Prudence sensed the besitaney and saw the doubt in his eyes. She wanted to laugh, but she was enjoying the situation too intensely. “Haven't you come to arrest me?" she asked teasingly.

"No," he said slowly. “I came up here to say that I thought you'd been unfairly treated --and to try to make amends. I hope it isn't a guilty conscience that made you ask me that question."

“Mr. Vandergrift.” Prue explained, “I cannot blame


for distrusting me, and now I can see that your father was right from his standpoint. But there is quite a little story behind what has happened. Some day, perhaps, I will be able to tell

you about it-if you care to hear the truth. I am preparing to go away.

While I appreciate the spirit of your visit, I must ask you to excuse me."

“ You may think me presumptuous and you may doubt my motive,” said Teddy Vandergrift, “but it isn't merely idle curiosity to know what this is all about. I am not going to excuse you, and I want you to come to dinner


EITHER Prudence nor Teddy realized

that they had been observed at dinner. At another table, behind a bank of palms, Margaret Vandergrift and Taranoff seated. Both observed in amazement the tete-a-tete across the room. Totally unable to understand the companionship of Prudence and Teddy, they were frankly puzzled. A worried expression frequently passed over the art dealer's brow.

“Father would be furious—and I don't blame him!" Margaret said. “I think I see it all now. Teddy doesn't like you and he has some ridiculous ideas about spending father's money. To him, the purchase of paintings and such things is the rankest extravagance. He'd rather give it to the Boy Scouts and the poor. I believe he planted this girl in father's office to-"

Taranoff raised his hand. “Do not speak unguardedly,” he advised. “We may suspect what we like, but we cannot, must not make accusations. How different is the present aspect of the young lady! The office girl has

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changed her spots, and is now a well-dressed until I know the truth about the whole miserwoman of the world.”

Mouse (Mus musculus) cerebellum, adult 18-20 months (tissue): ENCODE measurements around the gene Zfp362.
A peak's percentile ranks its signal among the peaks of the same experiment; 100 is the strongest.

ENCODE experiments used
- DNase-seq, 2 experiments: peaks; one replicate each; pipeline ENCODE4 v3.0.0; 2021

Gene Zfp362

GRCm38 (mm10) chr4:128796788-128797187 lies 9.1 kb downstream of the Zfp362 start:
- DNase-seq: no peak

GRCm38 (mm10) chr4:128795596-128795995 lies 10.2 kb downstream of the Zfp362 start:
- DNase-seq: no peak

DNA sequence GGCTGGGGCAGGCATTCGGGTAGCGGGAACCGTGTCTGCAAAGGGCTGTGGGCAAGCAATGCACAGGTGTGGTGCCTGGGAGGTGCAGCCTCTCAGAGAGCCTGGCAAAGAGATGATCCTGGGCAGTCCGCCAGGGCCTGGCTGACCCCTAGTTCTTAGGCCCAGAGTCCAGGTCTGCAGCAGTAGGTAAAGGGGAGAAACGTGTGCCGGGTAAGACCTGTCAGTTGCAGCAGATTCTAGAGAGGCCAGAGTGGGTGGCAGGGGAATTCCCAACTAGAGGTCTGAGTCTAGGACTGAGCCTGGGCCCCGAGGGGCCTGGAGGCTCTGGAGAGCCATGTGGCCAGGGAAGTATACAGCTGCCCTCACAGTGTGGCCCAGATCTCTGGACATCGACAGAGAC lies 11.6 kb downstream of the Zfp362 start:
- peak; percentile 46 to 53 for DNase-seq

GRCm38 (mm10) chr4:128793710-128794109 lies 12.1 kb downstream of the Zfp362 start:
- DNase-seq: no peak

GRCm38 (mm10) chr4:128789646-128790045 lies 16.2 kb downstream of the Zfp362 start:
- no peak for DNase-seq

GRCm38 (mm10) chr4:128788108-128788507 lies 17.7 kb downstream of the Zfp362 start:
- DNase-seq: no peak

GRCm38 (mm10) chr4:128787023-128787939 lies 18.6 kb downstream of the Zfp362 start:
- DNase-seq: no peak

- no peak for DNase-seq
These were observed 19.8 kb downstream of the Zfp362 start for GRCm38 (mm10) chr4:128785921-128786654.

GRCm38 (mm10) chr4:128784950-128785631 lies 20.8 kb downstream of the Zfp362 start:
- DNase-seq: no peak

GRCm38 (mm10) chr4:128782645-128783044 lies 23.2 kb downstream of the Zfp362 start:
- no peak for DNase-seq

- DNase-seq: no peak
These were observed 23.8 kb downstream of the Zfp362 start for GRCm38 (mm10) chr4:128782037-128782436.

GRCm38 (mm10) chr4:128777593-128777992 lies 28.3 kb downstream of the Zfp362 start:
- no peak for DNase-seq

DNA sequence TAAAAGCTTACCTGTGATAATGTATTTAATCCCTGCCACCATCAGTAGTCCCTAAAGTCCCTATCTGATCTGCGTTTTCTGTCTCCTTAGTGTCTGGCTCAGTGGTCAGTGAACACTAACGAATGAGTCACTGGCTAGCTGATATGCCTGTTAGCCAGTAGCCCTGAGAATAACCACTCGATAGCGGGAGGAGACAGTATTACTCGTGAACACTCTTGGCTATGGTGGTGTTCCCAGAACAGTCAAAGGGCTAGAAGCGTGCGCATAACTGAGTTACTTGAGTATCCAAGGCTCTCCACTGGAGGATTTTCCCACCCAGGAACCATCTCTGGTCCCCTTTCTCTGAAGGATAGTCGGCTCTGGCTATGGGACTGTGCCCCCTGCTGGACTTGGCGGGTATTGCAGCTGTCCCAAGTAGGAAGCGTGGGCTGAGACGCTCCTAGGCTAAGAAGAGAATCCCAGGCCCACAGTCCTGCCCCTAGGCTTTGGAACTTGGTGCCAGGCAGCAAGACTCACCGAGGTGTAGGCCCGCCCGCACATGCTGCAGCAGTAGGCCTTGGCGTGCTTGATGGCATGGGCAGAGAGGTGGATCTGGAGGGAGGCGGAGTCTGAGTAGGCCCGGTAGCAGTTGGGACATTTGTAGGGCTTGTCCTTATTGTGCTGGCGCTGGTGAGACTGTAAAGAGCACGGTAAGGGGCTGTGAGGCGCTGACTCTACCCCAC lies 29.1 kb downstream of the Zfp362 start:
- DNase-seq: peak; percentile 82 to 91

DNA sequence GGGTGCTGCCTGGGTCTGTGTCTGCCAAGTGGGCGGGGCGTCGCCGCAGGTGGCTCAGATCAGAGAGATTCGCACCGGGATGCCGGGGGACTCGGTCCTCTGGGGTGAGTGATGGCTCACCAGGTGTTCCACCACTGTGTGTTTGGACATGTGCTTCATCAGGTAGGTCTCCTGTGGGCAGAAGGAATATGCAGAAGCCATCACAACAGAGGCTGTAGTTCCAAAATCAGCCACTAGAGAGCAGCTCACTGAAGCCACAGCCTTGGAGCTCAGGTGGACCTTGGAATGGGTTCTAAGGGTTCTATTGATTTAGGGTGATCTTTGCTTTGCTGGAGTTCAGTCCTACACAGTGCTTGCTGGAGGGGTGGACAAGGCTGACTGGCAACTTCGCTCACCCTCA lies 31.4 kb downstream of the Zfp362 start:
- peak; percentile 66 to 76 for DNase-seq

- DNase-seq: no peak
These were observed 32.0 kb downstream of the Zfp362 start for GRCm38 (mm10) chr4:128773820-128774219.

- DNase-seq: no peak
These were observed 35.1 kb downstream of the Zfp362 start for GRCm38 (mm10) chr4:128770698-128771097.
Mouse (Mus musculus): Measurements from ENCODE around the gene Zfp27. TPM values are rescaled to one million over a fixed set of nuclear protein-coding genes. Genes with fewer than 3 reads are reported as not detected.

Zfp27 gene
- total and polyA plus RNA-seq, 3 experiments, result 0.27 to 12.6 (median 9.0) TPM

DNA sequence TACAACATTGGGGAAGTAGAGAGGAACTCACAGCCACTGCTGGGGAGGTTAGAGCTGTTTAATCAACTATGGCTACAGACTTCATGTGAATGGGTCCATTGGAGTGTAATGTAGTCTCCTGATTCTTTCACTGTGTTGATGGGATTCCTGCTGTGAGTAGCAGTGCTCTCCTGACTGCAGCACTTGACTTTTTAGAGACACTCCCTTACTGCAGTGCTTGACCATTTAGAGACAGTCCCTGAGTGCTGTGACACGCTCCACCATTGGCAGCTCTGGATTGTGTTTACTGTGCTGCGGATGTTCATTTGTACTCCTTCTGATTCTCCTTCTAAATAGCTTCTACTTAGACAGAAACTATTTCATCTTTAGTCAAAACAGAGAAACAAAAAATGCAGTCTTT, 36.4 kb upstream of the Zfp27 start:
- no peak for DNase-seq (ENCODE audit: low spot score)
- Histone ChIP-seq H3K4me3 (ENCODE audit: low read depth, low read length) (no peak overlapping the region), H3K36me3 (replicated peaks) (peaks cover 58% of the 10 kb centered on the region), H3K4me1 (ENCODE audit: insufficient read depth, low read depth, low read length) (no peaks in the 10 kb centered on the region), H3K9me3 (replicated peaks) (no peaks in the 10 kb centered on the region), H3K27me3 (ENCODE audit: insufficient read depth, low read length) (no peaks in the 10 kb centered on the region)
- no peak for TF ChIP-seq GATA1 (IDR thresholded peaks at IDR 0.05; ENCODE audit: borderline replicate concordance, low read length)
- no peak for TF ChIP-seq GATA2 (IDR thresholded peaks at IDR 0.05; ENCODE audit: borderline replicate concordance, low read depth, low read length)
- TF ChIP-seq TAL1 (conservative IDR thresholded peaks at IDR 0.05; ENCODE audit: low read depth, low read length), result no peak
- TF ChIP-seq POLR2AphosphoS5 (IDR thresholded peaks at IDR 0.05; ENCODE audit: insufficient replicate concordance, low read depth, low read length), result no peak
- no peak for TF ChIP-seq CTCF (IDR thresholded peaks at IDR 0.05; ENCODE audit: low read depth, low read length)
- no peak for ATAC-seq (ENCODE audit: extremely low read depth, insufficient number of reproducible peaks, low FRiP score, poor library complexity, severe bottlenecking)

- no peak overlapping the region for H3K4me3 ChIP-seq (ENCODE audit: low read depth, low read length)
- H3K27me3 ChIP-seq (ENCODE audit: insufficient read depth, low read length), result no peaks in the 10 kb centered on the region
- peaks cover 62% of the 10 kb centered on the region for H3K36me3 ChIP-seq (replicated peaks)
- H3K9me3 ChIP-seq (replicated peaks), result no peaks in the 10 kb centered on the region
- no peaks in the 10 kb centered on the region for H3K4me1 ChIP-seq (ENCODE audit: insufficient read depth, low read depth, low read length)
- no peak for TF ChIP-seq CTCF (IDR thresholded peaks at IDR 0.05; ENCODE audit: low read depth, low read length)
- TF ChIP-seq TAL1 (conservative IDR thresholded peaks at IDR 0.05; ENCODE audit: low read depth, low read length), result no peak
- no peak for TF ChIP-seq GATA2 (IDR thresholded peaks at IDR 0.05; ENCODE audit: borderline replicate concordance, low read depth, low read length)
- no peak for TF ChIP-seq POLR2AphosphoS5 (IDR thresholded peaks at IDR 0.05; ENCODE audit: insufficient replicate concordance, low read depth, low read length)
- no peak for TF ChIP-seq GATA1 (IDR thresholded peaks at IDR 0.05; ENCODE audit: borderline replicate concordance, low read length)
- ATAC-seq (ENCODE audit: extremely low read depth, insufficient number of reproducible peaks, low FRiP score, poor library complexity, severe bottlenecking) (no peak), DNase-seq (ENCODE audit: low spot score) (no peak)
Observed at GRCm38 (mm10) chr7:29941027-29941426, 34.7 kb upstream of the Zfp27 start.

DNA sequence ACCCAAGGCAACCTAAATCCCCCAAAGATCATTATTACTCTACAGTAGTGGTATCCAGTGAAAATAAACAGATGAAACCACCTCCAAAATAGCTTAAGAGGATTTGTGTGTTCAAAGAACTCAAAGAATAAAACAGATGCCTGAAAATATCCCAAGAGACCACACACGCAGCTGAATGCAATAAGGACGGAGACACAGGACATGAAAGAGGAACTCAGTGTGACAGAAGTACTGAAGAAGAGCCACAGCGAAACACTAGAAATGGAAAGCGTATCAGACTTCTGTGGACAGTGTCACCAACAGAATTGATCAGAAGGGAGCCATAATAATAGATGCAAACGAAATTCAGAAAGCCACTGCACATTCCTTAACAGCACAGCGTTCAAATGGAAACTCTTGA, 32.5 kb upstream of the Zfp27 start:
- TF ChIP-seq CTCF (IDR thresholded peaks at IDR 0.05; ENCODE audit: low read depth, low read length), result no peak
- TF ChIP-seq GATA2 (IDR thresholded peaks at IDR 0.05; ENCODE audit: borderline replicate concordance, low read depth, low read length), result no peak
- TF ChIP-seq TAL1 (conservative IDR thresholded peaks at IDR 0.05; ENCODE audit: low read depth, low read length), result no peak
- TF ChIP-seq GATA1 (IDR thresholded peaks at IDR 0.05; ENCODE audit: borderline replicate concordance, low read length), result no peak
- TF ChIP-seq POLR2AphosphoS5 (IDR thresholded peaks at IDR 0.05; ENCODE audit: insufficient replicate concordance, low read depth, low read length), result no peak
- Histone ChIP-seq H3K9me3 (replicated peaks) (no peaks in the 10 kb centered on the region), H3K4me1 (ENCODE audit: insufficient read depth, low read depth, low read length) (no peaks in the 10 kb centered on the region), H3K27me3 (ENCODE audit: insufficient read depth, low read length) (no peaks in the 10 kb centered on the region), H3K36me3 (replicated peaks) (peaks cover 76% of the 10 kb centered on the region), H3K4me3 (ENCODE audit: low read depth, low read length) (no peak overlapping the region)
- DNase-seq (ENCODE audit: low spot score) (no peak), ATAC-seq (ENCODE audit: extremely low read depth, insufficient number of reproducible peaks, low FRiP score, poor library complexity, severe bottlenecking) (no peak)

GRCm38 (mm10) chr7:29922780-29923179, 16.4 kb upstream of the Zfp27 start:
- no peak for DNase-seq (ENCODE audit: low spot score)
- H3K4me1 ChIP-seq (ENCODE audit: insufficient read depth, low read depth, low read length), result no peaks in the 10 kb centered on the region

able affair.” Two days later, Prudence Parker entered the "Don't be foolish, dear,” soothed Aline. “I living room of the Bradford homestead, to find am sure no such thought has ever entered his some newly arrived guests who had just been head. Anyway we are going to get to the motored up from the railroad station. On the bottom of the affair, and I am sure the best man threshold she paused and flushed, and an in all the world to help us is Teddy Vandergrift inarticulate exclamation burst from the aston- himself. I want you to let me tell him all that ished lips of a young man. It was Teddy you've told me, so he can begin an investigation Vandergrift.

at once and find out just what has happened as They went through their introduction me- well as the events that led up to it.” chanically, each hesitating to confess to previous “Oh, you mustn't!" Prudence begged; but acquaintance. Prudence gladly sought the Aline was insistent. refuge of the tea-table, where Aline was acting “Leave it to me,” she suggested. “Just lie as hostess, yet her glance wandered covertly in down and rest a little while and you'll feel much Vandergrift's direction. She was aware that he better by dinner time. was observing her curiously. Suddenly a tea cup slipped from her hand. She started with FTER Aline had gone down to join her nervous fright as she beard Buckley Leamon telling the party of a bit of news.

position in which she found herself. She could “I heard the story as I was leaving the not rid her mind of the picture of Lanning Courts Building,” he said. “Lanning Lanning Lanning, dead by his own hand and because of committed suicide this morning. Shot himself her. Now she knew why he had never anin a fit of despondency. It seems that some swered her telegram, and she was sure that estate he had recently settled, went wrong in there was something crooked about the offering some way.”

of the Corot to Vandergrift senior. Gradually Aline looked curiously at Prudence, who felt she dismissed her fears and overcame her as if she were going to faint. There could be no hesitancy. It was her duty to sift the matter doubt about it—the act had been committed on to the bottom, not only to square herself but to her account and it was probably her telegram prevent the possible practice of similar decepthat had awakened Lanning to the fact that tion of others in a similar manner. he had been duped. Not for a moment did The thought of material reward, of regaining Prudence believe that the lawyer's failure was her lost fortune, never entered her head. She the result of carelessness or culpability on her knew that she would never touch the money part. She felt like a murderess as she listened Lanning had evidently willed to her and of to the comments on his death.

which his family probably stood in need. To “It seems,” Leamon went on, “that there was her, the thought of accepting the dead man's some mix-up regarding the sale of some paint- fortune was horrible—it only strengthened her ings. I don't know the details, but it is be- determination to make her own way in the lieved that Lanning was cheated by a clever business world. band of art thieves."

Meanwhile, Aline had sought Teddy Vander

grift and taken him from the other guests into RUDENCE did not hear further. She the quiet of her father's library. “Teddy,” she